‘Identity and political participation among young British Muslims’ (2015) Palgrave Macmillan.
The book may be purchased here.
The integration of British born young Muslims into wider society is one of the most topical issues challenging policy makers in modern Britain. As citizens with diverse ethnic and religious backgrounds they have aspirations, values and interests which may seem difficult to accommodate within a Western European social and political context.
For an intelligent and well informed analysis of the dynamic nature of social and political integration, we need to listen to the voices of young British Muslims, males and females; and record the diversity of their experiences as citizens. Understanding their motivations and political concerns are key factors in illuminating their identity and predicting their political action. The challenge for informed policy-making is to avoid simple stereotyping of faith communities and examine more deeply the key drivers of identity formation and political engagement of young British Muslims.
This book examines whether identity/ies (ethnic, religious or national) play a role in the political participation of young second generation British Muslims. The empirical research on young British Muslims was conducted across Britain. The main method of conducting the research was via semi-structured interviews. The participants came from a variety of ethnic backgrounds. The interviewing process was assisted by the use of innovative and creative methods such as word sorts, pictorial vignettes and auto-photography.
The book presents an account of being young British Muslims, exploring belonging and engagement. It provides a space for them to narrate and describe their identities, how these identities are practiced and how they shape daily decisions. The book explores whether young Muslims identify themselves as British, and if so, how is this dual identity managed? Do young Muslims who symbolically identify themselves as Muslim, feel part of a ‘community’ or ‘group’? What of those young Muslims who do not identify themselves as British? Can they clarify why they feel this way? And is it relevant for their lived experiences? By exploring the role that ethnic, religious and national identity plays in the lives of the second generation, we may gain an insight into whether identity(ies) influences any particular political behaviour.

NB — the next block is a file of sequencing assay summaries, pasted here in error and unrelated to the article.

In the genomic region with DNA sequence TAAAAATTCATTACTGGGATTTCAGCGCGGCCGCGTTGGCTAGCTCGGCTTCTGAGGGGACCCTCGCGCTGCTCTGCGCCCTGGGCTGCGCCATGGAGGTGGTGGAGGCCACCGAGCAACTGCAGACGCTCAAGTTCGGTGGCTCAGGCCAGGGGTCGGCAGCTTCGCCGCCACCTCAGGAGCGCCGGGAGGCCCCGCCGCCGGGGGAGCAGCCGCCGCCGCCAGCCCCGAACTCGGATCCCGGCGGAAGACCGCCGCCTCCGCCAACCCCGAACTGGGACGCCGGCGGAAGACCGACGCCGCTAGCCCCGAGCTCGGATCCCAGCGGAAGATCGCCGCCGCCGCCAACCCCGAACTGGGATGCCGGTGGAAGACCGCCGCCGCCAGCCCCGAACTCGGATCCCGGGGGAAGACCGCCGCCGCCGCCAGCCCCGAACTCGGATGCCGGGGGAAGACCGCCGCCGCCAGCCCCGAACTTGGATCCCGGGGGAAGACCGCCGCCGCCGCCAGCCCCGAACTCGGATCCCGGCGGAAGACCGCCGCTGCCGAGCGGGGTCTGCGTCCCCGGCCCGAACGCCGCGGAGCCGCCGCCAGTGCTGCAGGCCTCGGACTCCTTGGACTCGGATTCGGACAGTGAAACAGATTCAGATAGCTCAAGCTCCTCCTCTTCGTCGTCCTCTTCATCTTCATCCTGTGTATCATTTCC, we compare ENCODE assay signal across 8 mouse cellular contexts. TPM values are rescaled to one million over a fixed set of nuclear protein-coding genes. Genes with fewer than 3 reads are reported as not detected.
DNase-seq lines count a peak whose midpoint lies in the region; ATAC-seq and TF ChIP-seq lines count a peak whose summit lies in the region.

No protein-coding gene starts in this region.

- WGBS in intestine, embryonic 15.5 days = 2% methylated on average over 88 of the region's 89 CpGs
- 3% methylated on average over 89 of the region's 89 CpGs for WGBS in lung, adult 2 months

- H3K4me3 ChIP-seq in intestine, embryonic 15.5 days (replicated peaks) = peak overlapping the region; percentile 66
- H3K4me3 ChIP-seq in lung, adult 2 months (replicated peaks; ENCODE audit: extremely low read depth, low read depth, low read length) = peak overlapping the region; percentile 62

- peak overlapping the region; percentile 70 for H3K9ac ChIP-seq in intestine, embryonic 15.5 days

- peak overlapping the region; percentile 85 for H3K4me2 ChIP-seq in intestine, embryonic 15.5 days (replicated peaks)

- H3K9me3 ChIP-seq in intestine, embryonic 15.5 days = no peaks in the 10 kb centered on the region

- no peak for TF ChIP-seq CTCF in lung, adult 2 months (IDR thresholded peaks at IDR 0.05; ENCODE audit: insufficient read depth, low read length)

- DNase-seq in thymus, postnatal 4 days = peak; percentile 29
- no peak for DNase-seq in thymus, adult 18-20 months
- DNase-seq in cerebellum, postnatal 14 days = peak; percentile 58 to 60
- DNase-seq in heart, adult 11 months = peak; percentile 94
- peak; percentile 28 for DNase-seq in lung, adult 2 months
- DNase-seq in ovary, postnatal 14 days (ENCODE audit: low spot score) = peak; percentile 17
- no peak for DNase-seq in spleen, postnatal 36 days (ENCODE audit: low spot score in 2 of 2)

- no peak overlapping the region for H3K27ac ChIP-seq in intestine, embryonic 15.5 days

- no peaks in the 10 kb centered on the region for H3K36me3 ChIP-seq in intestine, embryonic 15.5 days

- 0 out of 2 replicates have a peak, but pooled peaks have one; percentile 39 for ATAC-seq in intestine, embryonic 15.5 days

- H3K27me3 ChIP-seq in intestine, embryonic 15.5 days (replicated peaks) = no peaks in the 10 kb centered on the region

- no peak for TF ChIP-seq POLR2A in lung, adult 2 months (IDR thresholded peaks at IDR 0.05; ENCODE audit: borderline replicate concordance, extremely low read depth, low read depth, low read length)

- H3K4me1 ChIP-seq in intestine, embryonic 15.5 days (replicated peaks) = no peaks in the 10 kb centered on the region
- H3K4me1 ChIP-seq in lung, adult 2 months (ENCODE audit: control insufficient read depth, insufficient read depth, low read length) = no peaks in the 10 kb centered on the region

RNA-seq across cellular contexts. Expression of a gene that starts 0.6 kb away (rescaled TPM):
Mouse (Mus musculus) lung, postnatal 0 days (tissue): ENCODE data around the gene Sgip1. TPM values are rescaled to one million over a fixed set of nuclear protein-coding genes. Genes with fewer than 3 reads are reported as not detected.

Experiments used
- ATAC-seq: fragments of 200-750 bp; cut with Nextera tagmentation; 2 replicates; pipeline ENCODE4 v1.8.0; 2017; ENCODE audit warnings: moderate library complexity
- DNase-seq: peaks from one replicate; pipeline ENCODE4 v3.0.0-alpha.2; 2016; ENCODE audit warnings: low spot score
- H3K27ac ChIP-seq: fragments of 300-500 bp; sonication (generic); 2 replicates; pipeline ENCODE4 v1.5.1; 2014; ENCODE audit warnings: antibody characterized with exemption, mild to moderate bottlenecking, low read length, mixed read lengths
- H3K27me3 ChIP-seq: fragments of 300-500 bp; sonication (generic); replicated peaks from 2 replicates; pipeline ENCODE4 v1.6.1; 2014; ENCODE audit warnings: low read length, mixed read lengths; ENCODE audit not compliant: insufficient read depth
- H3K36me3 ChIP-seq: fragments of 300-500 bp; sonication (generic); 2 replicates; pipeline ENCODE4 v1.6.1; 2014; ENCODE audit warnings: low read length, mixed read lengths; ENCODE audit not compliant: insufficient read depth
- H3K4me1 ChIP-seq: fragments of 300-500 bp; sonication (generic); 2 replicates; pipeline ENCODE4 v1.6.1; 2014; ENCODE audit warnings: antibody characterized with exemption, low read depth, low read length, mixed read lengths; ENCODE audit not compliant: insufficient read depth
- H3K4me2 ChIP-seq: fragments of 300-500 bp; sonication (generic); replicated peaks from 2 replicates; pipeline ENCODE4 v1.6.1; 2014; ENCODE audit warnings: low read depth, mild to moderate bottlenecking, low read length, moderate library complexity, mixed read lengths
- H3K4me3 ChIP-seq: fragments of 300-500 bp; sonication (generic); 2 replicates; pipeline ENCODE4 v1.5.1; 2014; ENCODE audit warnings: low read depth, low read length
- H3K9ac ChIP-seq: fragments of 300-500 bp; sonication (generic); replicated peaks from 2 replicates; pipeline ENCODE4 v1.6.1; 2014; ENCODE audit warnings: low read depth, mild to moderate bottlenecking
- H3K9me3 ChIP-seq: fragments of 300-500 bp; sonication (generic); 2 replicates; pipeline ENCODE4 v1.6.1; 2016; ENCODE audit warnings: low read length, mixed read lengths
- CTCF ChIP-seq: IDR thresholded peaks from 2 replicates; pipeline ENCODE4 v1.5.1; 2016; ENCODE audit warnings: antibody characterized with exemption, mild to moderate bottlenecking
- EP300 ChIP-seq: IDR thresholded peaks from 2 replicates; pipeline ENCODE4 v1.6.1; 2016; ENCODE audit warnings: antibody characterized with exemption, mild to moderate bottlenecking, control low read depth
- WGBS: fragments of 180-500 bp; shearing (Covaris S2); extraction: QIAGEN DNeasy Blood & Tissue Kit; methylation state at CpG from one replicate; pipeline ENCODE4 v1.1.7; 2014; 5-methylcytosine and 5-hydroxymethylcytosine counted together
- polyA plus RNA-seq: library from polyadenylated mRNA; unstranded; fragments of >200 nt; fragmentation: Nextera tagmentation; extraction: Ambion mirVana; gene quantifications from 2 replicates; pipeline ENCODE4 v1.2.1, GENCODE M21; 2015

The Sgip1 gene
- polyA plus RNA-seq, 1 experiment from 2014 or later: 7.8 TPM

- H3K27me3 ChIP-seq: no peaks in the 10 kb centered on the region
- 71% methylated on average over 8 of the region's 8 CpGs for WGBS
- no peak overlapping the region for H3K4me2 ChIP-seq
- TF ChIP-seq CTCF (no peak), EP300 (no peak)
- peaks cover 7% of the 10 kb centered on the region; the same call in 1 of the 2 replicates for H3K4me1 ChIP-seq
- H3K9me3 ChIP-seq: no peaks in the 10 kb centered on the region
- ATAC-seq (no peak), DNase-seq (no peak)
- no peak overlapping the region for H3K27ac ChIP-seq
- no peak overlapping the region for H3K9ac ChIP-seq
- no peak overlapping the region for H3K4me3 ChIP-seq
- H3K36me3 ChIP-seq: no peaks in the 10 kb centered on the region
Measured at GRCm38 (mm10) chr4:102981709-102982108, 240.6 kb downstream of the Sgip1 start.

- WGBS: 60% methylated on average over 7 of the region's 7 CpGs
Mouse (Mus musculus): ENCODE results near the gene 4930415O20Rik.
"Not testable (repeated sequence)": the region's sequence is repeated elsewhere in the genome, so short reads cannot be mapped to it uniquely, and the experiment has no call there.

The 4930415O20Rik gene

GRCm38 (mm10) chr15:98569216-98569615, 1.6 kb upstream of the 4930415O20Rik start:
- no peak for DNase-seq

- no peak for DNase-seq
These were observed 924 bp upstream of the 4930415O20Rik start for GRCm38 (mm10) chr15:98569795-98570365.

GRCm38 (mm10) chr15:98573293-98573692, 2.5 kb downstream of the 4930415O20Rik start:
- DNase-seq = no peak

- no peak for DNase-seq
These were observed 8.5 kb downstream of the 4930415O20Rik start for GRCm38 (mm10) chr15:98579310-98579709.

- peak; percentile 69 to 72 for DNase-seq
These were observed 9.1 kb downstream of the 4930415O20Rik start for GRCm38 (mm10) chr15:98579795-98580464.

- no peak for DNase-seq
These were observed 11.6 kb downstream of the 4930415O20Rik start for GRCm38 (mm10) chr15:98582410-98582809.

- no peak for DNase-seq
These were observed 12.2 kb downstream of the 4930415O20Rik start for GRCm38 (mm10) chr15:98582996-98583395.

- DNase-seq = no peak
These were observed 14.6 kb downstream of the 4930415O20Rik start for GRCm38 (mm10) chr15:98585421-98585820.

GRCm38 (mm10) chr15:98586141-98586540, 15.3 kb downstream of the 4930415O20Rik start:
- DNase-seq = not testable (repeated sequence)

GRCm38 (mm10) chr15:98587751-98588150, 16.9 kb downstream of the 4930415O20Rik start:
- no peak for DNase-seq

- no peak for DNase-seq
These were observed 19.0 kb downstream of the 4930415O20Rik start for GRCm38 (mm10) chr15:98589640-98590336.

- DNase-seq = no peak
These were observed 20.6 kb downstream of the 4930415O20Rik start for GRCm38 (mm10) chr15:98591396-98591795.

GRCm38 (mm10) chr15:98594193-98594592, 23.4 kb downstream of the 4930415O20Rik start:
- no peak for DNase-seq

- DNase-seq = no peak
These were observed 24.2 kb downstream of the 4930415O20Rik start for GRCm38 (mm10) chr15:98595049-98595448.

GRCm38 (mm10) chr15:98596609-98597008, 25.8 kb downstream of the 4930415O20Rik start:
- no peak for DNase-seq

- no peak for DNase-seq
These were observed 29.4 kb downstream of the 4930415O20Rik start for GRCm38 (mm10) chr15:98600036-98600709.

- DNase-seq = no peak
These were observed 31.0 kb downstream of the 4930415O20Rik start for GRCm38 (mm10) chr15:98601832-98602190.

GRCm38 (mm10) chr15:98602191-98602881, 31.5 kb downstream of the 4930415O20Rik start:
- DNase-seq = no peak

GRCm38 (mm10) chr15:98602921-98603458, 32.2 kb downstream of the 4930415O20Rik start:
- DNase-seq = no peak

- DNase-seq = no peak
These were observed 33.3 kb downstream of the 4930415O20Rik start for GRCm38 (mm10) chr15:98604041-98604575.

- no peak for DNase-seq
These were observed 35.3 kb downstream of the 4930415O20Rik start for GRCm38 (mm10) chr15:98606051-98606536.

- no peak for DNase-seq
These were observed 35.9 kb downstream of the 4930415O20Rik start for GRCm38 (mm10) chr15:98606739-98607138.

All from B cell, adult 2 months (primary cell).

This book tackles unanswered questions on British Muslims and political participation: Can blogging be considered as a political activity and how is music related to political engagement? Do young Muslims advocate political violence as depicted by the media? Do those who do not vote do so because they feel less British, or because they are doubtful of the electoral system? Do some British Muslims donate to political parties? Does anyone view political graffiti favourably? Can flag burning ever be justified? These are some of the varied questions which are answered, providing a fascinating insight into the political participation of young British Muslims.